By Steve Tamari  

The single most important development in the Arab world during the 20th century is the emergence of Arab nationalism. As with the development of nationalisms in Europe, the first expressions of Arab nationalism were literary. Among Arabs, the late 19th century is known as the period of the Arab Renaissance, al-nahda, when experiments with modern literary forms, the spread of print journalism, and the first stirrings of secret nationalist organizations developed. Arab nationalism went on to dominate the politics of the region from the First World War to the Arab defeat at the hands of Israel in 1967. Arab nationalism took many forms but reached the climax of its psychological and political power during the 1950s and early 1960s under the sway of Egyptian President Gamal ‘Abd al-Nasser. Nasser defied the West and Egypt's former colonial ruler, Britain, by nationalizing the Suez Canal in 1956.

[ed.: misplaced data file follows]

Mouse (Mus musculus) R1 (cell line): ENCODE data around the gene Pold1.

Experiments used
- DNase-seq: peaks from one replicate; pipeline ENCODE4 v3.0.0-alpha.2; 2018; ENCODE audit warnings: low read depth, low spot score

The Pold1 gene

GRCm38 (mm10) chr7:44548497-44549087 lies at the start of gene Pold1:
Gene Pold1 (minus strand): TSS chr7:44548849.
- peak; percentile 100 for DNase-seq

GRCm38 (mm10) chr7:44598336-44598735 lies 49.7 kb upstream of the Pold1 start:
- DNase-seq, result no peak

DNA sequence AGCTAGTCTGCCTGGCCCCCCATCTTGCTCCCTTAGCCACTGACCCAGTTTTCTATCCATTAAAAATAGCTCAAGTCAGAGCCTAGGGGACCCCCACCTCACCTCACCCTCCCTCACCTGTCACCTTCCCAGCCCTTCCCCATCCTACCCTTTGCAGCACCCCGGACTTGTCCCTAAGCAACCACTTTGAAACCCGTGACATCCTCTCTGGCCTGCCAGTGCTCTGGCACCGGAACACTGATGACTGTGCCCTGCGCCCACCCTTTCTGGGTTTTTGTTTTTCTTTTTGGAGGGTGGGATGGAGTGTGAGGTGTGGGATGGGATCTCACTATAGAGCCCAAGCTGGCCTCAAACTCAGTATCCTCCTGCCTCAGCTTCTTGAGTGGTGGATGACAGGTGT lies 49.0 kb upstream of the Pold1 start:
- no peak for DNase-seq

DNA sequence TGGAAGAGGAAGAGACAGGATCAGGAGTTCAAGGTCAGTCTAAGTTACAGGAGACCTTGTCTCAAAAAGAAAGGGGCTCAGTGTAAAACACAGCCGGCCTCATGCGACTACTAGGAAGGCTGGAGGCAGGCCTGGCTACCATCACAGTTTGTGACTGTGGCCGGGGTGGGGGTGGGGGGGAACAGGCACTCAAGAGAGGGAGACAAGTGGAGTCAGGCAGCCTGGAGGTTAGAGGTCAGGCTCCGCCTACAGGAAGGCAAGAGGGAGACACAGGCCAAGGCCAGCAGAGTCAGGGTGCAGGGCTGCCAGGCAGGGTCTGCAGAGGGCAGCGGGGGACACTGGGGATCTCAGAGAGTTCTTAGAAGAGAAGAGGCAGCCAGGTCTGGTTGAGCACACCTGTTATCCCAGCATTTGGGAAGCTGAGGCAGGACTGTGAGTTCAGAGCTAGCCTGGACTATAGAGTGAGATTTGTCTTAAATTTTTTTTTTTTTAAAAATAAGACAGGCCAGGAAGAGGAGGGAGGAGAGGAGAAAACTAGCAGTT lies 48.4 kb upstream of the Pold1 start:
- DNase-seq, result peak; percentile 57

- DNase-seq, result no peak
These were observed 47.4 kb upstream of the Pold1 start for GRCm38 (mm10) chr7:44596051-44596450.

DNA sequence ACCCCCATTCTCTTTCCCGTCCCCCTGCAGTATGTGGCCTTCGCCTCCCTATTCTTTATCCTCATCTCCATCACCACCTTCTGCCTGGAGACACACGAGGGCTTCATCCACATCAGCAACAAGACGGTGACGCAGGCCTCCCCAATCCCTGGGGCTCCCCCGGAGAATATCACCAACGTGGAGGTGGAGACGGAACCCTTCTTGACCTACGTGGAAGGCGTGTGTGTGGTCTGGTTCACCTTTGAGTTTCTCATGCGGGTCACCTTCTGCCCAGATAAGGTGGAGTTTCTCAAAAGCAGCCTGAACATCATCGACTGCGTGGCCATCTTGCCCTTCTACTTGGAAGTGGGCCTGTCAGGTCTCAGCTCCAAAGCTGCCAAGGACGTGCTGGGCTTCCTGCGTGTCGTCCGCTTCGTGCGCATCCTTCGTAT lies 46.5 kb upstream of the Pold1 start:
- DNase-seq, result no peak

The 1967 defeat was, however, a catastrophic defeat for Nasser, Arab nationalism, and secularism. From that point on, particularist nationalisms—such as Egyptian nationalism, Syrian nationalism, or Palestinian nationalism—and Islamism have come to the fore. Particularism culminated in the 1991 Gulf War, which was started by Iraq's invasion of Kuwait and resulted in dividing the states and peoples of the Arab world. Since the victory of the Islamic revolution in Iran in 1979, Islamist political movements in the Arab world have become increasingly popular and powerful, but even they operate largely within the context of the domestic challenges faced by particular nations.


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